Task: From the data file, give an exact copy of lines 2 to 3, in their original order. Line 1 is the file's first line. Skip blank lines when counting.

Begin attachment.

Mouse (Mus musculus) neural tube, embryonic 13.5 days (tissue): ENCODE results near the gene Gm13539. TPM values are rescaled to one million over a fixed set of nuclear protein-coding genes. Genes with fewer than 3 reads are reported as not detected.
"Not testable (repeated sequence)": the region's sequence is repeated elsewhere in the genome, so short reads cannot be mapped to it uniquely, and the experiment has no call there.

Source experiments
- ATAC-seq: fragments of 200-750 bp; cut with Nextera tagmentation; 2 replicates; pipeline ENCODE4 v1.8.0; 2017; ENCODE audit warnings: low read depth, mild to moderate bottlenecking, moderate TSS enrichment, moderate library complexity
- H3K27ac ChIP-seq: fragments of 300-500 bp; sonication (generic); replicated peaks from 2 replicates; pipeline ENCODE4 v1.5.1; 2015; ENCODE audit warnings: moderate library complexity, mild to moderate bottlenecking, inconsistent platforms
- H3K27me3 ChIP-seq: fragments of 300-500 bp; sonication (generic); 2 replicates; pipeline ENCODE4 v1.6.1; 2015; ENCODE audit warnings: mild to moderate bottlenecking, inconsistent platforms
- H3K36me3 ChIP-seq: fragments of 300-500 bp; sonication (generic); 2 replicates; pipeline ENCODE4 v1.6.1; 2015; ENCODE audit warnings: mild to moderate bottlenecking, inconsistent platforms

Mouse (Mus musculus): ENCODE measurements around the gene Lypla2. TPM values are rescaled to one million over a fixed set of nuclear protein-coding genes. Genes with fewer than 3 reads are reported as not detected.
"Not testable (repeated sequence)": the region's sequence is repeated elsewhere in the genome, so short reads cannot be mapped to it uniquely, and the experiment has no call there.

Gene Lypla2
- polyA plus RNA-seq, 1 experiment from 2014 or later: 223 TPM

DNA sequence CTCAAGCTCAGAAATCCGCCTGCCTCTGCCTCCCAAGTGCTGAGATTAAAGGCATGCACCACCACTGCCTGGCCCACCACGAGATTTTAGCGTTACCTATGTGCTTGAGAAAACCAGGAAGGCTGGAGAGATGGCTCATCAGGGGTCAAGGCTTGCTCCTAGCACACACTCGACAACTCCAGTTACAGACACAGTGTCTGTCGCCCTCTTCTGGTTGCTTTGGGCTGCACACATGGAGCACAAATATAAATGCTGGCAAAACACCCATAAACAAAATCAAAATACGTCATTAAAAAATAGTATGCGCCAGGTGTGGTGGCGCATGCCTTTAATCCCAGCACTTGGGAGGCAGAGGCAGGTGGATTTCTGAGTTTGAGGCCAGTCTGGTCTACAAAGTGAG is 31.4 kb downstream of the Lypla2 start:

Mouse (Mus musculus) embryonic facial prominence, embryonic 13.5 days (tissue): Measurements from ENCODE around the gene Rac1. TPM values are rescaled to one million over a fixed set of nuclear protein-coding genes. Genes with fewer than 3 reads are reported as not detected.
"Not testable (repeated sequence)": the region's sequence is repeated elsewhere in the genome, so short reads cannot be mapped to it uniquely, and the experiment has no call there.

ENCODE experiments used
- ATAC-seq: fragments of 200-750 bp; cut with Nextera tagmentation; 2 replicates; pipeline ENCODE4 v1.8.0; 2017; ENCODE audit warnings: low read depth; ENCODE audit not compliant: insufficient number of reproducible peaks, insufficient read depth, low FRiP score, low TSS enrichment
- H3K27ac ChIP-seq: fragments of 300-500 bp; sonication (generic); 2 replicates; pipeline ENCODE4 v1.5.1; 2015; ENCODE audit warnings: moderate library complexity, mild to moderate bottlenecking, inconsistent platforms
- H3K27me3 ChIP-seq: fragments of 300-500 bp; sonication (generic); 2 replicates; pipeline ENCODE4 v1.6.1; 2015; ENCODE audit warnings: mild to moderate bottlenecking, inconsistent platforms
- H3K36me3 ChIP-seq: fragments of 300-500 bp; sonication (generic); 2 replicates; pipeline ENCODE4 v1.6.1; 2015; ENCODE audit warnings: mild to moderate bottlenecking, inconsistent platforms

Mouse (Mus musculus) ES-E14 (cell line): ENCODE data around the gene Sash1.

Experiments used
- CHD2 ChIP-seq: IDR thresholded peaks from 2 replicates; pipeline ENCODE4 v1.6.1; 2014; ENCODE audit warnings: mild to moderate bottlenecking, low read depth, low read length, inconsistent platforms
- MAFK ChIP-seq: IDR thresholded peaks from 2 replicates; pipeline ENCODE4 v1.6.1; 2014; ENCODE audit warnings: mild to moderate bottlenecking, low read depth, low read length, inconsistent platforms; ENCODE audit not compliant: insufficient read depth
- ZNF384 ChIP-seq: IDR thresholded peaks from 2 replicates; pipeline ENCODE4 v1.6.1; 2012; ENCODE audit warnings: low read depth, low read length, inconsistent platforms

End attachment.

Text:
"Not testable (repeated sequence)": the region's sequence is repeated elsewhere in the genome, so short reads cannot be mapped to it uniquely, and the experiment has no call there.

Source experiments